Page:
Governments cannot let the most vulnerable be the least protected again.
Boston Consulting Article by Johanna Benesty, Marin Gjaja, Dan Kahn, Josh Kellar, Ben Keneally, Rich Lesser, Jonathan Scott, and Emily Serazin
The pivotal Phase III trials of COVID-19 vaccine candidates are nearing the first results, and hopes are rising that the end of the worst pandemic in a century may be approaching. These understandable hopes must be tempered by the complexities of defeating this virus. Countries are still only months into a very long fight.
Even with a highly successful vaccine rollout—the bull case—the public will still be wearing masks, maintaining distance, and avoiding crowds for many months after regulatory authorization. In fact, the public will likely be taking these precautions into the second half of 2021 or longer. Testing, tracing, and continuing efforts to reduce the severity of the disease with therapeutics will also remain crucial. If the rollout is less successful—the base and bear cases—such interventions could stay in place for 15 more months or longer. (See “The Bull, Base, and Bear Cases.”)
The rollout needs to happen both efficiently and equitably. We will have failed if vaccines disproportionately flow to wealthy nations and individuals at the expense of nations with low or midrange per capita income and marginalized communities. Governments cannot repeat the mistakes made during the early days of the pandemic, when the most vulnerable were the least protected from the virus. Countries, regions, and states still have time to get this right through science, hard work, and vigilance.
For public health officials, who have been on the frontlines all year, the work enters the next crucial phase. In countries that have contained the virus, winning the health endgame will cement trust and legitimacy, creating a platform on which to build economic recovery. For countries that have struggled with their public health response, this phase is the opportunity to flip the script and restore faith in the government.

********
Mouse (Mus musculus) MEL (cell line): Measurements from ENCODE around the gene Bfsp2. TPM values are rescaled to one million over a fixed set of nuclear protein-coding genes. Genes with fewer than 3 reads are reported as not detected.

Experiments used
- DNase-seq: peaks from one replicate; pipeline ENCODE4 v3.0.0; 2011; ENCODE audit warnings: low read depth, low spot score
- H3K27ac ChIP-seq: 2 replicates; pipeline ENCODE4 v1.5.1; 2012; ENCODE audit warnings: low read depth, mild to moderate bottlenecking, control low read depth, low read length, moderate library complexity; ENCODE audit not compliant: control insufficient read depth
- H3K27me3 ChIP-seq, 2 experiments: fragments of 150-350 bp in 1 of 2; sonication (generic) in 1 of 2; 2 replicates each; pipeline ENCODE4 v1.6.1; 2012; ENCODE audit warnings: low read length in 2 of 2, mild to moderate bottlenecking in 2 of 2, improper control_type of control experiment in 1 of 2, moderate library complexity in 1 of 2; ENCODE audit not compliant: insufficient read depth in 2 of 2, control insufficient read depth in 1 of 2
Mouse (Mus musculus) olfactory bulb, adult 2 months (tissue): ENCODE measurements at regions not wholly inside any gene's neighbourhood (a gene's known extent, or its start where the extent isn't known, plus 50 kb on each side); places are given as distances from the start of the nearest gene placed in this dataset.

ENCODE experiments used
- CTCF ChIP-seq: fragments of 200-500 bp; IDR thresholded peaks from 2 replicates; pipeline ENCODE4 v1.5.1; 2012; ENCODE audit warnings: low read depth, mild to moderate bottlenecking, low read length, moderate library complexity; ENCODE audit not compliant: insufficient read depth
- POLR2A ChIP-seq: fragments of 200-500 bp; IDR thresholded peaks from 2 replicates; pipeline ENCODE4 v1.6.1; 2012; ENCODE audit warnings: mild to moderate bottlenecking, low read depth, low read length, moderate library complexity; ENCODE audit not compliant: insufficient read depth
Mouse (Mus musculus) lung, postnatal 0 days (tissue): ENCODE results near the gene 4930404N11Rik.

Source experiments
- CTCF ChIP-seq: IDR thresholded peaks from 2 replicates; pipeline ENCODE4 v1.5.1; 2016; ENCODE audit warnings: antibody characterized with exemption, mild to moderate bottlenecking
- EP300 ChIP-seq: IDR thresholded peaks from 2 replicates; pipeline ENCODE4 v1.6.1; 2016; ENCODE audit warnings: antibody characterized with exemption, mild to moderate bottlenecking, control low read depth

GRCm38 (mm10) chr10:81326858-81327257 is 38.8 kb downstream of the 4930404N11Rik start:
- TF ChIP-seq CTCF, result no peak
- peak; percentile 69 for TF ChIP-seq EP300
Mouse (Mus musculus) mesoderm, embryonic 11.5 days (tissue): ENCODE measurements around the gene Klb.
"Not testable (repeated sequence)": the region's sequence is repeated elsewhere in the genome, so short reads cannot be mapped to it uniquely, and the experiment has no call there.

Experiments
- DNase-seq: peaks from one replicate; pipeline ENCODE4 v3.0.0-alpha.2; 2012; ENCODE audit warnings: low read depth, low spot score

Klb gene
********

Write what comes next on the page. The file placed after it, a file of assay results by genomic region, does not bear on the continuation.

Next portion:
Where the world stands
The response to the coronavirus is proceeding in three phases—flatten, fight, and future. The world is still in the early stages of the fight phase, which began when nations restarted activity to end the flatten (or lockdown) phase. Rolling out vaccines and improving therapeutics will help us accelerate the fight, while crush-and-contain strategies and smart government policies will help manage further impact.
Ten novel COVID-19 vaccine candidates have entered Phase III clinical trials across the globe less than nine months after the sequencing of the virus genome. Many more are close behind. The US Food and Drug Administration (FDA) and the European Medicines Agency could grant emergency-use authorizations as soon as November 2020. The Chinese and Russian governments have already approved five vaccines for emergency use.
These authorizations start the clock on the hard work of rolling out vaccines to a global population in an orderly and scientific sequence that prioritizes protecting the health vulnerable and those who have a high risk of exposure. What happens in low-income nations matters for humanitarian and practical reasons. In an interconnected world of global trade and tourism, fully restoring a country’s economic, social, and public health depends on a global recovery that includes all nations.
Likewise, the rollout of vaccines requires the near-flawless execution of an interconnected chain of processes. Because of the vagaries of manufacturing vaccines, there is a saying in the scientific community that “the process is the product.” In the case of COVID-19 vaccines, this aphorism extends to every aspect of the rollout: distribution, the supply of glass vials and syringes, ultracold storage, public education and outreach, record keeping and follow-up, and safety and efficacy monitoring.
Four known vaccine “unknowns”—availability, effectiveness, safety, and uptake—will determine how swiftly this happens. More here.